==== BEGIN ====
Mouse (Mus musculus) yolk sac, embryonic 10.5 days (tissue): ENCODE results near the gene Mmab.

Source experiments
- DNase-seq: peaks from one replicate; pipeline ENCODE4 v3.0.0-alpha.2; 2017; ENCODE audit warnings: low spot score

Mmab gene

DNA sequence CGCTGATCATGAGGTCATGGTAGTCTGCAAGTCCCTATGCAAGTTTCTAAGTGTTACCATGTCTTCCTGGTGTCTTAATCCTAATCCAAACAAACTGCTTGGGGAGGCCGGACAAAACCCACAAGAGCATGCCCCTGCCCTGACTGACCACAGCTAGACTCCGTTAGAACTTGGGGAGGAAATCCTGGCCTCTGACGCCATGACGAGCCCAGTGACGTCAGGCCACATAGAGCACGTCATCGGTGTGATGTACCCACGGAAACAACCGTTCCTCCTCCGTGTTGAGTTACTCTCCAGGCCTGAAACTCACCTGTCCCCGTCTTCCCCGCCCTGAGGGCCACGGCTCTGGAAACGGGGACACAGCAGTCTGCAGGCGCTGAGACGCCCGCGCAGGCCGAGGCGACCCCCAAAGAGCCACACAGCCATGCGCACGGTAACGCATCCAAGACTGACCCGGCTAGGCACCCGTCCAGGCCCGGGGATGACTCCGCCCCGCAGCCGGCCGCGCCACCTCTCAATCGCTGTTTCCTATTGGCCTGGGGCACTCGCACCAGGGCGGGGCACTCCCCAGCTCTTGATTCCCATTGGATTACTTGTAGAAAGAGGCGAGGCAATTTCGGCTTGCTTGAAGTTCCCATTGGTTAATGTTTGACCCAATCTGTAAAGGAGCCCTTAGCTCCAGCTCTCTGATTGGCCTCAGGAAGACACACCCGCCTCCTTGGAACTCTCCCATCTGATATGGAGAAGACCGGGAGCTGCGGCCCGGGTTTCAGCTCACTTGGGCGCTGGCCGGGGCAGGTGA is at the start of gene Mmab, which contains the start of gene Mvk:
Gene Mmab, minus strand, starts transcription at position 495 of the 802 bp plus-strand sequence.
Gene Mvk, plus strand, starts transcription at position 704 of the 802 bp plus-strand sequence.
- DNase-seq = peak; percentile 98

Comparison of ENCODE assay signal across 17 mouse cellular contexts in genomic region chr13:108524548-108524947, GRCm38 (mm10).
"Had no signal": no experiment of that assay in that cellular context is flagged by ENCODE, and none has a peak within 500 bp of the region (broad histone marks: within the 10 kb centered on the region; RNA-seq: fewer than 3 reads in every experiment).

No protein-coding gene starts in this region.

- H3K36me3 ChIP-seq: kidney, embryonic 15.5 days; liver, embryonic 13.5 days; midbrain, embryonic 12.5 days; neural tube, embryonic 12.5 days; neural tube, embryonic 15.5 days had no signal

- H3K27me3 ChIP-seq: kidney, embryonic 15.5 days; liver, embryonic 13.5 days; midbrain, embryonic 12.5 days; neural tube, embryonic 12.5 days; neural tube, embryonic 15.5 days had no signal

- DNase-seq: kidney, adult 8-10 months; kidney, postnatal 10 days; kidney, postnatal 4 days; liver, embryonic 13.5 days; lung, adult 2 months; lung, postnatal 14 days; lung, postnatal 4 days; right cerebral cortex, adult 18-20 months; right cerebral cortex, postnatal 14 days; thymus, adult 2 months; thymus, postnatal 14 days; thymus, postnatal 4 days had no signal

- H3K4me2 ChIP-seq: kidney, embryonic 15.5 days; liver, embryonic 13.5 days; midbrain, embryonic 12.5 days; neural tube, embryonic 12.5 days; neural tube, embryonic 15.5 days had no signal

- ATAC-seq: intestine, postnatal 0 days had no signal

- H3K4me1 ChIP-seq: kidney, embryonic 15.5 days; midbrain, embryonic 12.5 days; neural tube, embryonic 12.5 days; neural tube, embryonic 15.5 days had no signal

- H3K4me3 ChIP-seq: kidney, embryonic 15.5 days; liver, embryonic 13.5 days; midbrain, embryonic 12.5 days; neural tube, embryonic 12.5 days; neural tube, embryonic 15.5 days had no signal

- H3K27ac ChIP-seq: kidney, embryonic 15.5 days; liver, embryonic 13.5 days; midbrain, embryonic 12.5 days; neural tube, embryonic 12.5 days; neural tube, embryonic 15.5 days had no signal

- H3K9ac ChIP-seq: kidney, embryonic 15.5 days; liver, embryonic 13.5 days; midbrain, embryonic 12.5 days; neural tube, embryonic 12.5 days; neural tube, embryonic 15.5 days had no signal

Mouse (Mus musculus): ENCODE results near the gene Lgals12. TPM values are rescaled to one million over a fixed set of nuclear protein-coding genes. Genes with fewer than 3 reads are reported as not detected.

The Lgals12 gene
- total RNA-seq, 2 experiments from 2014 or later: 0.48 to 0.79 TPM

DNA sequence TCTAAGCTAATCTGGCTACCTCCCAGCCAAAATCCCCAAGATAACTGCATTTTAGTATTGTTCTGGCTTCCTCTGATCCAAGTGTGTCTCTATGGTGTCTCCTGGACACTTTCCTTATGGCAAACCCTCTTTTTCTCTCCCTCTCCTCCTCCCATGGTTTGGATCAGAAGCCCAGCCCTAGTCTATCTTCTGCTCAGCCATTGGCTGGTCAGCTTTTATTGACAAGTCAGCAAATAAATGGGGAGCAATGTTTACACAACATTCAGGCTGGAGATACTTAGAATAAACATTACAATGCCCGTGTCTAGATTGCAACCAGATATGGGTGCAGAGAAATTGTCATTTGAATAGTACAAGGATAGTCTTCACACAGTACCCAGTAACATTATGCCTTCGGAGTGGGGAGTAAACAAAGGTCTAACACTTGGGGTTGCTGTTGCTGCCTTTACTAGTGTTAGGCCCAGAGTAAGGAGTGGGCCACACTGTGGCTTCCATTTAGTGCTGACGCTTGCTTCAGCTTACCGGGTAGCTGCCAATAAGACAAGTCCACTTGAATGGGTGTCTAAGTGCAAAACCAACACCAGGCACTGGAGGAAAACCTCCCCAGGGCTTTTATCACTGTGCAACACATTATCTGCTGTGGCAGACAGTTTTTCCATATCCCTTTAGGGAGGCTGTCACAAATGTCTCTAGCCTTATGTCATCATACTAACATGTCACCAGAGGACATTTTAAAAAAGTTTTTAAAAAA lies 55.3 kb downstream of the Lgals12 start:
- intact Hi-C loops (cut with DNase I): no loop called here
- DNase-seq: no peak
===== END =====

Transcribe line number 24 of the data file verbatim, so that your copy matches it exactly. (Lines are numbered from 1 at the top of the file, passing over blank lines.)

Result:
DNA sequence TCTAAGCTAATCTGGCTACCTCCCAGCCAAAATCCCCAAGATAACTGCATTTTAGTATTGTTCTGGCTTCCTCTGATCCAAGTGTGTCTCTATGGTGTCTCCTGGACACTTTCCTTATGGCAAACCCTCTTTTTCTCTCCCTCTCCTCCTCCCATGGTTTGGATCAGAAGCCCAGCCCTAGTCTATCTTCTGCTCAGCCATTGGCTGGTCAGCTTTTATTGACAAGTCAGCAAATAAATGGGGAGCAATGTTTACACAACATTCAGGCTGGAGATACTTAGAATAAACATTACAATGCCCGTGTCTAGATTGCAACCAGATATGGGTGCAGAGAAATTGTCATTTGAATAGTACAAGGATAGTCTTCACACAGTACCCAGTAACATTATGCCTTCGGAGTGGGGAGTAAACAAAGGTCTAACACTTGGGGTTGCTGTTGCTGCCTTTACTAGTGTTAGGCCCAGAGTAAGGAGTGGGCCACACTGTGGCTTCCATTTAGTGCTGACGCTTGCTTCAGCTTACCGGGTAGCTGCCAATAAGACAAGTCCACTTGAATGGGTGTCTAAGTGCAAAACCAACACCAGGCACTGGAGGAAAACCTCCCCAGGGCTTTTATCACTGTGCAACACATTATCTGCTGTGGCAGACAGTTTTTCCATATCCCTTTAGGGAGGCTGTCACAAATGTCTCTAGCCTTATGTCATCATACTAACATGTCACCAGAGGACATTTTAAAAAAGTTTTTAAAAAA lies 55.3 kb downstream of the Lgals12 start: